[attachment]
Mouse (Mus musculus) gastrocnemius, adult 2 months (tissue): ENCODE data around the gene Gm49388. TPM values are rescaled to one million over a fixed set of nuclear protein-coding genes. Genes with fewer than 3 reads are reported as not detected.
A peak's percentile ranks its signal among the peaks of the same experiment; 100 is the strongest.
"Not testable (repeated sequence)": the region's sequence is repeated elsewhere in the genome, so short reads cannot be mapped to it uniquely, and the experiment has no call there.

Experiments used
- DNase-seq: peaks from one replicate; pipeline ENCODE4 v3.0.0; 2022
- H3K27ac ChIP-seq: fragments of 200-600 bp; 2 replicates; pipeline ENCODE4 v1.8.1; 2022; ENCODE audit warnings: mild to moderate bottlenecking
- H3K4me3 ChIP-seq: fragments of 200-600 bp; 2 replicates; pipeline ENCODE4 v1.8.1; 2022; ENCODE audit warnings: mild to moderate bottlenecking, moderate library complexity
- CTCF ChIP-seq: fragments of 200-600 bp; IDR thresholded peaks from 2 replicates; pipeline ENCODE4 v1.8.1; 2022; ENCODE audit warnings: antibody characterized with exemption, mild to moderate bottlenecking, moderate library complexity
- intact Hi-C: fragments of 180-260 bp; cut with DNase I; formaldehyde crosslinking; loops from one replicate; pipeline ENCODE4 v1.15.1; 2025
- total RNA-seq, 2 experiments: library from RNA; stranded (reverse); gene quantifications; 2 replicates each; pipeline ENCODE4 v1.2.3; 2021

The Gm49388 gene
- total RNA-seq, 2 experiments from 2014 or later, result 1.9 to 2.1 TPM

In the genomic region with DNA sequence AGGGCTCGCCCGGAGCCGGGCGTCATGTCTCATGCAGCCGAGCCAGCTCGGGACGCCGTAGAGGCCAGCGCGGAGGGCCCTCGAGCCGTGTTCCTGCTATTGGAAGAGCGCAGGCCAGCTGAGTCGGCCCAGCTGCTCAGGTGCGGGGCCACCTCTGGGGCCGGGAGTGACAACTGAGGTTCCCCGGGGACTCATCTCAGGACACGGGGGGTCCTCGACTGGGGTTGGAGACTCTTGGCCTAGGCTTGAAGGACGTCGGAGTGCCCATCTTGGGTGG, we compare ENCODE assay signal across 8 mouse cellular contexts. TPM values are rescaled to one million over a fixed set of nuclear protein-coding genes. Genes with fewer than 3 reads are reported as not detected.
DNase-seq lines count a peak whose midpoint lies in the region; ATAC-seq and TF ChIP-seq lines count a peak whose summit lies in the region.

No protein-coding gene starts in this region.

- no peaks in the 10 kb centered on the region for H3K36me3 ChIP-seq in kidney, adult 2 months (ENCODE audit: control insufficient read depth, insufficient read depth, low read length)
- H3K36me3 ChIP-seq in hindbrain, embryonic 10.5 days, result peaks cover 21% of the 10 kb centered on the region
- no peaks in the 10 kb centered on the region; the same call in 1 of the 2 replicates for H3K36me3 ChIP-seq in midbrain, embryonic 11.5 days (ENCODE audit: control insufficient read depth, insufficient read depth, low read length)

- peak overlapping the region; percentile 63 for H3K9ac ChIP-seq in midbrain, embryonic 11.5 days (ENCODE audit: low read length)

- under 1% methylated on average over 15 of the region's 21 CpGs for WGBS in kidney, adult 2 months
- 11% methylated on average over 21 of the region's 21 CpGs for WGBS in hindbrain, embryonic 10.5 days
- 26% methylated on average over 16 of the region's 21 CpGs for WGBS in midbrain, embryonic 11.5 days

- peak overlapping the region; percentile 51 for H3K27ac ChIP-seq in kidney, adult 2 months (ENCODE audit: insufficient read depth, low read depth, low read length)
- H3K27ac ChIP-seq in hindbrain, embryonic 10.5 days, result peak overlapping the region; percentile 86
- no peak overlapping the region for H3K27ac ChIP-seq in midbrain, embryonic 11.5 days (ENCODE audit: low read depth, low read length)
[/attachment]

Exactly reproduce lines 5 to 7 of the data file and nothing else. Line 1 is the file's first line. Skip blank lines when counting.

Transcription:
- DNase-seq: peaks from one replicate; pipeline ENCODE4 v3.0.0; 2022
- H3K27ac ChIP-seq: fragments of 200-600 bp; 2 replicates; pipeline ENCODE4 v1.8.1; 2022; ENCODE audit warnings: mild to moderate bottlenecking
- H3K4me3 ChIP-seq: fragments of 200-600 bp; 2 replicates; pipeline ENCODE4 v1.8.1; 2022; ENCODE audit warnings: mild to moderate bottlenecking, moderate library complexity